Human rights law defines a child as any human being below the age of 18. In 2014, UNICEF estimated the total number of children in the world at 2.2 billion (The State of the World’s Children 2014 In Numbers: Every Child Counts).
Children are human beings, so they have exactly the same human rights as adults. However, children have been recognised as being in particular need of care and assistance, and for that reason they also have their “own” human rights treaty – the Convention on the Rights of the Child (CRC).
The CRC was adopted by the United Nations in 1989 and entered into force on 2 September 1990. The CRC applies to all children under the age of 18 in those countries that have accepted it – and nearly every country in the world has done so. Only the United States of America and Somalia have failed to ratify the Convention.
Why is the CRC important?
The CRC is the most widely ratified human rights instrument in the world. It stands as a landmark in the history of children’s rights because it was the first legally binding international instrument adopted specifically to protect the rights of children.
The CRC does not offer children any more rights than other human beings, but it does recognise that additional guarantees may be necessary in order to make sure that children are able to access the human rights which are possessed by everyone. It is notable among international treaties for containing the full spectrum of human rights: civil, political, social, economic and cultural rights.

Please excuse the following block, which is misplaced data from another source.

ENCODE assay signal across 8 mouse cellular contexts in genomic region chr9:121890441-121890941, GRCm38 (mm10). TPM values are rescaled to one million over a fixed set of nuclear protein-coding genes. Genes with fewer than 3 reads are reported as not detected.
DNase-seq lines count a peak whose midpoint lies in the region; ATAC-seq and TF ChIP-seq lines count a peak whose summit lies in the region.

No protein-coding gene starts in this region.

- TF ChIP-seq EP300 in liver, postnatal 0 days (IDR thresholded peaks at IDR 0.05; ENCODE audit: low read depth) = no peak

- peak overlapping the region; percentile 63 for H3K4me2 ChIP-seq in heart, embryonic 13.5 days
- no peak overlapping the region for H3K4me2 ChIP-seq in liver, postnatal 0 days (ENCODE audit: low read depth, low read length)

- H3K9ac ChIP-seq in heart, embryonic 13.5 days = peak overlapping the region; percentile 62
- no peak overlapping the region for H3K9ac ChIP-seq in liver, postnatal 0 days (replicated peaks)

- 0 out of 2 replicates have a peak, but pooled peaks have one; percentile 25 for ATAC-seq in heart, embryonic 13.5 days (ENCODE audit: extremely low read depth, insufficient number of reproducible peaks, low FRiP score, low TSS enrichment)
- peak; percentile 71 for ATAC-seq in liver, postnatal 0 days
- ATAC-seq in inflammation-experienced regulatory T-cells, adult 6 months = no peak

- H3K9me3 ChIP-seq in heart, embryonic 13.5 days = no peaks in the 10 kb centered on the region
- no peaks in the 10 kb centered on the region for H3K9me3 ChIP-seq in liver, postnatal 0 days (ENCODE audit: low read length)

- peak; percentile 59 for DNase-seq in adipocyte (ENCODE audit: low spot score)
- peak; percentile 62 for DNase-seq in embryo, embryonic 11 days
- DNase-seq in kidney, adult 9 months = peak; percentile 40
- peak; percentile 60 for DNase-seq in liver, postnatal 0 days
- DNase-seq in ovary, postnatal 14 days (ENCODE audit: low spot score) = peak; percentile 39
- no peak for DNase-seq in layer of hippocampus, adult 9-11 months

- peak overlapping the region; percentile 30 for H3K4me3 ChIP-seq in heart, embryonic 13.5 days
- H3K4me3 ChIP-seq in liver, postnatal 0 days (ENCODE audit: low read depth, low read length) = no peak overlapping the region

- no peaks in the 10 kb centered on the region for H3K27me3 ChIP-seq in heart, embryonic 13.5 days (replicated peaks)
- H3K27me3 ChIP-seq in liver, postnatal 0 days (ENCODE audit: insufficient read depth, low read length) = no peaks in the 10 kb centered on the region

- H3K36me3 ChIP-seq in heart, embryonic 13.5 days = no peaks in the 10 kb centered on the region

The CRC marked a shift in the way children are viewed, as the CRC considers children as individuals with rights and responsibilities that reflect their evolving capacities. Furthermore, the CRC has set a specific framework for claiming rights for children.
If every child, regardless of their sex, ethnic origin, social status, language, age, nationality or religion has these rights, then they also have a responsibility to respect each other in a humane way. If children have a right to be protected from conflict, cruelty, exploitation and neglect, then they also have a responsibility not to bully or harm each other. If children have a right to a clean environment, then they also have a responsibility to do what they can to look after their environment.
How does the CRC work?
Every 5 years, country signatories to the CRC have to report back to the Committee on the Rights of the Child on progress made in ensuring respect for the rights included in the Convention. Other organisations are also encouraged to submit reports, and NGOs will very often pick up on possible violations of the Convention which have not been mentioned in the Government’s official report.
The Committee is made up of independent experts and after it has considered all submitted reports – the government’s, and those submitted by NGOs – and held a session in Geneva to question representatives of the government, it issues a series of Concluding Observations. These are intended to be recommendations which countries should implement in order to correct or improve on areas where the Committee feels the Convention is not being respected properly. They will check back on whether these recommendations have been implemented next time the government submits its report.
The state of children: facts and figures